It is worth noting at this point that the traditional role of women in these communities was child-rearing and domestic service, and that MacIntyre has little to say about the role of women. Indeed, Glasman has been accused of regarding women with something like a bemused contempt, although he has made efforts to avoid that accusation. It remains unclear, however, how any political theory that places such an important emphasis on defined roles within communities could avoid chauvinistic communities arising, as has historically been the case.

The connection between Blue Labour and MacIntyre should be obvious. What interests me today is the way in which Miliband has attempted to cash this political theory out into a political story, a story entitled One Nation. The language used in his speech on the subject is very MacIntyreian:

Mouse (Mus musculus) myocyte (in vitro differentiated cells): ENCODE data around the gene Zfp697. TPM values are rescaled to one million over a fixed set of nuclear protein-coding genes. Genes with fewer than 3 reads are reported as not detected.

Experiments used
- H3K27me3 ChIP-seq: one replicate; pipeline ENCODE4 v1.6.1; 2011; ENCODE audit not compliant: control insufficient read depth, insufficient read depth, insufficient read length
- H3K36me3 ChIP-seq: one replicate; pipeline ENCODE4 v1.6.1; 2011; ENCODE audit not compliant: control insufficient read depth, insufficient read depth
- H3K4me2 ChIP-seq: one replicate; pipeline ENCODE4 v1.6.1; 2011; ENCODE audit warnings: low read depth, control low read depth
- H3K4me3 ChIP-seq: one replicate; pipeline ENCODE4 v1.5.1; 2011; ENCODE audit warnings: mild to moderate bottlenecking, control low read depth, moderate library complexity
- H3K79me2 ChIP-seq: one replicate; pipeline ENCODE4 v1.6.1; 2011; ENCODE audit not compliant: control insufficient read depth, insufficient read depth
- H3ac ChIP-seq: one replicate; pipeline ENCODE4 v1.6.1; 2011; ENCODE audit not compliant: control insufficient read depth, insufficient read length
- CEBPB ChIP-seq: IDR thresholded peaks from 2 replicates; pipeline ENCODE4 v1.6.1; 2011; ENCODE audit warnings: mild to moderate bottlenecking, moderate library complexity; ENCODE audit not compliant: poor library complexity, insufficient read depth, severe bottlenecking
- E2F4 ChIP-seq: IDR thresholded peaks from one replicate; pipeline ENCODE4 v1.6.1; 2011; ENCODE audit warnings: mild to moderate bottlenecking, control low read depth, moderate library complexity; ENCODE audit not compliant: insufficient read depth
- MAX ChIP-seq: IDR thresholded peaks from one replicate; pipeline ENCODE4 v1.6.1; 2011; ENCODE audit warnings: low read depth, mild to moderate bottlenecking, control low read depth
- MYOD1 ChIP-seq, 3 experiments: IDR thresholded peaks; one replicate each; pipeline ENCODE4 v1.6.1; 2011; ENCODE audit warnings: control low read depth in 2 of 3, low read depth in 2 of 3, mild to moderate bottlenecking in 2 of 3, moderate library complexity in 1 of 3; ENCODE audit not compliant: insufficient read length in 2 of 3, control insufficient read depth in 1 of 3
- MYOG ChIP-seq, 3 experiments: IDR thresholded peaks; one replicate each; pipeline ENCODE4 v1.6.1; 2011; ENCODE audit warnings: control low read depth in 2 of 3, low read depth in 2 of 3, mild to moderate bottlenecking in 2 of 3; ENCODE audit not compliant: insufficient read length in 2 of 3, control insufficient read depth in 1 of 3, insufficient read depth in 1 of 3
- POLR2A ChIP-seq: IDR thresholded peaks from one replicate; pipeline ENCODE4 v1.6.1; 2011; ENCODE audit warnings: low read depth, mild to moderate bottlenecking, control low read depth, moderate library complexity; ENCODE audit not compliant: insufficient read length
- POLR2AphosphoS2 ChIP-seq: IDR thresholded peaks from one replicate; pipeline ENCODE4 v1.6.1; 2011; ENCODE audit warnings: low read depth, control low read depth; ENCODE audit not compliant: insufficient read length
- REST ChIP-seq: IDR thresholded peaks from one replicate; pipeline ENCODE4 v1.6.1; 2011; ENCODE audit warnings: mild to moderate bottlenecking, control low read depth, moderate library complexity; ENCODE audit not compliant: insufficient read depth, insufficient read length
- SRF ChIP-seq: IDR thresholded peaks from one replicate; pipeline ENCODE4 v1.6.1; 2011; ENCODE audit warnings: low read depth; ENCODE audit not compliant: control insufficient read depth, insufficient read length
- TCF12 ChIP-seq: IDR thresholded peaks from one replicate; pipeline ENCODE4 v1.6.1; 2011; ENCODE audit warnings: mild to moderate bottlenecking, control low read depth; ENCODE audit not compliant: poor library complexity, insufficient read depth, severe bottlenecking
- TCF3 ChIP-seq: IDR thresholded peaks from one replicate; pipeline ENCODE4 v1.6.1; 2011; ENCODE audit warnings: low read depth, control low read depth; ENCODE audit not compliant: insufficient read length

“Today I want to talk to you about the idea of One Nation. The idea of a country which we rebuild together, where everyone plays their part.”

The One Nation project is a vision of a Britain as a national community with roles for all to play and to receive what they deserve. This stands in contrast to the present:

“While a very few people at the top are doing well, so many people feel their prospects diminishing, their insecurity rising.[…] They believe the system is rigged against them.
They believe that the country isn’t working for them.”

Effectively, it is a call for the realignment of every role in the nation into a place wherein everyone receives what they deserve for participating in the life of the nation – if they do indeed participate. This is clearly radical, because it provides a very different understanding of the role of the ultra-rich than the Conservatives, for whom the role of the rich is to be world-striding leprechauns, liable to take away their pot of gold when startled by sudden tax rises. One Nation requires that the ultra-rich take roles in the nation, rather than supervening on it.